Finally, even if the court should not have continued the trial until October 25, Maurice's objection to the continuance was insufficient to require a reversal of the subsequent order establishing jurisdiction.   Unlike the situation in In re Edwayne V., supra, 197 Cal.App.3d 171, 242 Cal.Rptr. 748, Maurice did not move to dismiss the petition.  (See also A.A. v. Superior Court, supra, 115 Cal.App.4th at p. 6, fn. 9, 9 Cal.Rptr.3d 1.) The situation is analogous to that which may arise under Penal Code section 1382, which entitles a criminal defendant to a trial within 60 days of the filing of the charging document.   That section, “which supplements the basic constitutional right [to a speedy trial], establishes a protective procedure.   It provides that a court ‘shall order the action to be dismissed’ where, among other things, the defendant is not brought to trial within 60 days after indictment or information, unless good cause is shown or the defendant waives time or consents to trial at a later date.  ( [Pen.Code,] § 1382, subd. (a).)  However, notwithstanding this mandatory language, courts do not have a sua sponte duty to dismiss an action.  [Citation.]  Rather, ․ consent to a trial beyond the prescribed time limit will be presumed where a defendant fails to take the necessary procedural steps of making a timely objection and thereafter moving to dismiss the action before trial commences.  [Citations.]  Consequently, a violation of [Penal Code] section 1382 may not be raised for the first time either on appeal or in a posttrial petition for writ of habeas corpus if the defendant, who was represented by counsel, failed to object to the trial date and make a timely motion to dismiss after the applicable period expired․ [R]equiring an objection and motion to dismiss prevents a defendant from sitting idly before and during trial and then raising a complaint after being convicted.   On the other hand, requiring a timely objection and motion to dismiss is consistent with the general requirement  that defendants raise in a timely manner issues that might obviate the need for a trial.”  (People v. Williams (1999) 77 Cal.App.4th 436, 459-460, 92 Cal.Rptr.2d 1.)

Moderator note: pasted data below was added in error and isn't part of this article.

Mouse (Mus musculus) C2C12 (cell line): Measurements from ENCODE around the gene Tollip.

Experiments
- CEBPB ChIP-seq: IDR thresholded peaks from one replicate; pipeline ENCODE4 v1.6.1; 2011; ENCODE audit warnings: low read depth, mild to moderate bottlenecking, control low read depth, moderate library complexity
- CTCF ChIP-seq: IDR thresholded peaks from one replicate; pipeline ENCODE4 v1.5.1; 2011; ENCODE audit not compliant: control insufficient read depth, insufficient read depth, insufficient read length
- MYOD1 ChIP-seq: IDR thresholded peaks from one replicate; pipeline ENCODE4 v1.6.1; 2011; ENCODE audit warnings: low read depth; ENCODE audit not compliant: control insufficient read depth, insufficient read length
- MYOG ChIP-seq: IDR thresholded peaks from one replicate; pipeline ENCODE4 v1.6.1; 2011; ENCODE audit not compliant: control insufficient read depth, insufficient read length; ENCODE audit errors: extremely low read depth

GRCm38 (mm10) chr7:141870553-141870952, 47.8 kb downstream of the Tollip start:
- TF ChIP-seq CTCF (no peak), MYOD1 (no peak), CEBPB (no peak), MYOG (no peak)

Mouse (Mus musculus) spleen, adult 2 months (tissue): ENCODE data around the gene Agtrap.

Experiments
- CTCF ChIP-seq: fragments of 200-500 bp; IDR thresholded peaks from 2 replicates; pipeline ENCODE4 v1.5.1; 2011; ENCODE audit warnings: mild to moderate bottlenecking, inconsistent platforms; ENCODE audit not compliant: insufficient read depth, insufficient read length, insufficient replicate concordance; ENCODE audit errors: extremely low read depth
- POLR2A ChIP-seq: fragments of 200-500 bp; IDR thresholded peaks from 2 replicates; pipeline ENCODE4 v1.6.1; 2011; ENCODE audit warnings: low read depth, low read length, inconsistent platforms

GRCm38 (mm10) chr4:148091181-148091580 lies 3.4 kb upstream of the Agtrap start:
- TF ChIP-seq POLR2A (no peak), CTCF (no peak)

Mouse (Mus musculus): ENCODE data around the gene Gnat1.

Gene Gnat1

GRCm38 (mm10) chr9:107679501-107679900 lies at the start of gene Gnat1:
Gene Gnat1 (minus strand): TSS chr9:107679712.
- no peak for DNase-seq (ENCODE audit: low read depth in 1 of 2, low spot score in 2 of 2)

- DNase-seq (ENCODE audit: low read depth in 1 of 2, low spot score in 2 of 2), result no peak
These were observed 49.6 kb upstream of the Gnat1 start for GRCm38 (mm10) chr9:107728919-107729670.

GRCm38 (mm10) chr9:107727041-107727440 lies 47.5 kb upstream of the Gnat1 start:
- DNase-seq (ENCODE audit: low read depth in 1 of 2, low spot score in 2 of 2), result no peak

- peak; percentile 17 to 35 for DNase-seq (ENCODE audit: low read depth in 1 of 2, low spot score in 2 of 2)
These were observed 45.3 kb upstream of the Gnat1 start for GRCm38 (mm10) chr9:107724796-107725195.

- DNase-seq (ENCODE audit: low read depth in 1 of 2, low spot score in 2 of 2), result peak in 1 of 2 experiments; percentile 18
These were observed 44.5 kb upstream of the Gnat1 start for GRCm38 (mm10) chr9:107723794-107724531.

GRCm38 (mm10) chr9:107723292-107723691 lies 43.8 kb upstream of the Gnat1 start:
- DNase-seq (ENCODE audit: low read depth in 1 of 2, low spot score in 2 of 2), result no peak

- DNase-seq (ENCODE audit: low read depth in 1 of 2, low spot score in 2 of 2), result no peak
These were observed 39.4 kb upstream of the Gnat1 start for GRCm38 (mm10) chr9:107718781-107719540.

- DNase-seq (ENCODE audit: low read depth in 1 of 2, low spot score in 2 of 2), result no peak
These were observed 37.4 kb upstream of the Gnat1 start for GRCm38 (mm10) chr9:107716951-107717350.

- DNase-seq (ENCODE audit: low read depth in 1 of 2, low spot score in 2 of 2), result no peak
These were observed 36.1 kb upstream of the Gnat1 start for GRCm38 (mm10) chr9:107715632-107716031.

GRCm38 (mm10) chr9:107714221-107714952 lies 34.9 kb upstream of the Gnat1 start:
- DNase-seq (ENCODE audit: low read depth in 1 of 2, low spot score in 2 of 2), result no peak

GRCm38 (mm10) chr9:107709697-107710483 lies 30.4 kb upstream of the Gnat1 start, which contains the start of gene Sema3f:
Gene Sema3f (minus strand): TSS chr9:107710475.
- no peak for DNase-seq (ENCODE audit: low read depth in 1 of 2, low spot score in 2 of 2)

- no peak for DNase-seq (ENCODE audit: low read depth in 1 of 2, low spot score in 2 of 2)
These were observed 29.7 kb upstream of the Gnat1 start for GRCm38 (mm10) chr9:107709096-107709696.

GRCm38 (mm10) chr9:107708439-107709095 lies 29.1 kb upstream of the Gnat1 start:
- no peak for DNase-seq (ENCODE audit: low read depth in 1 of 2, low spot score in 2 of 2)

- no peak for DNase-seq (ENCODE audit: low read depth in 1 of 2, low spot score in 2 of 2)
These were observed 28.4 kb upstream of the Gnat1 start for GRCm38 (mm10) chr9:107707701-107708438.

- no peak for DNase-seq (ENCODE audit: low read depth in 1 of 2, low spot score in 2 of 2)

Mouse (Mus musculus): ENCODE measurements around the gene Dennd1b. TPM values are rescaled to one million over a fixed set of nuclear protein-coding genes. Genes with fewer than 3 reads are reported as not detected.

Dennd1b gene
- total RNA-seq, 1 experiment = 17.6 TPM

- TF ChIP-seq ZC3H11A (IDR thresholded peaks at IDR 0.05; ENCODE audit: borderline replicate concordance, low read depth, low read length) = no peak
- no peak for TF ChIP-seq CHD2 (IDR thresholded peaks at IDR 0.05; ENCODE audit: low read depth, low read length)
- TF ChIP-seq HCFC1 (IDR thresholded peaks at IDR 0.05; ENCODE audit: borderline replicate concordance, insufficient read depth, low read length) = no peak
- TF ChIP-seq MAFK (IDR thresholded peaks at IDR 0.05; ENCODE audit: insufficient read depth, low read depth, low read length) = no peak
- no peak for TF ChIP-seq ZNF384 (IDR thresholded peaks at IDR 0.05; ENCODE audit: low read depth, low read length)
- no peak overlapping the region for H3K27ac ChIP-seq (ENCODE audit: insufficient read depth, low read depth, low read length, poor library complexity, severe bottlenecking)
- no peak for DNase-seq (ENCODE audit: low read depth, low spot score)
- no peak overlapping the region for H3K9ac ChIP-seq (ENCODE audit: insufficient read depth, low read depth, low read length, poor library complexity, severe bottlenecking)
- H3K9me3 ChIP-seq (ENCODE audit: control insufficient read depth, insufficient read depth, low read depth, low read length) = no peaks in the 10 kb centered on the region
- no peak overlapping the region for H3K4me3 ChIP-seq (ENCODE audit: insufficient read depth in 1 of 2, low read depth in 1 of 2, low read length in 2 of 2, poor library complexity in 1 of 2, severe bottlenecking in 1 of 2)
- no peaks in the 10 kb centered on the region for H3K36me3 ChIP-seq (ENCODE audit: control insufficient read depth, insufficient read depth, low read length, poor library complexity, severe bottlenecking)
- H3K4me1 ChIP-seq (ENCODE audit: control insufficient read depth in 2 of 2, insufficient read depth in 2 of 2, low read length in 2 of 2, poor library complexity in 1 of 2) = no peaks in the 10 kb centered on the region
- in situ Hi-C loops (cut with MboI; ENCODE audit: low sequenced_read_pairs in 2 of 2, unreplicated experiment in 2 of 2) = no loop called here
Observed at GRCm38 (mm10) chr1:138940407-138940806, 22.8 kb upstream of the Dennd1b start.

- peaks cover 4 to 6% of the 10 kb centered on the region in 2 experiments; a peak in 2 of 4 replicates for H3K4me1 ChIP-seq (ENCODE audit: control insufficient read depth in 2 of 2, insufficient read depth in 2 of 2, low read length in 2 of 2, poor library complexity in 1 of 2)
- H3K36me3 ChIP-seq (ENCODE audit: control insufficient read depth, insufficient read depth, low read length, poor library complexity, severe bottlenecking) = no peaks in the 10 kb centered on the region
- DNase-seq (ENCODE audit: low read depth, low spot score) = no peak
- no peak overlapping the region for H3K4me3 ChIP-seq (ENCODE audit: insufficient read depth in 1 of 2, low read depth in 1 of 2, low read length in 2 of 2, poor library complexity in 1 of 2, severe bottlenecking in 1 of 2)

The same reasoning applies here.   If Maurice had timely moved to dismiss the petition, the juvenile court, if it found the motion meritorious, could have dismissed the petition without prejudice to refiling under rule 1485(d).  That rule provides that “Absent a continuance under rule 1486, when a jurisdiction hearing is not begun within [15 judicial days, when the minor is in custody], the court shall order the petition dismissed.   This shall not bar the filing of another petition based on the same allegations as in the original petition, but the child shall not be detained.”   Having failed to move for dismissal in a timely manner, the objection is waived.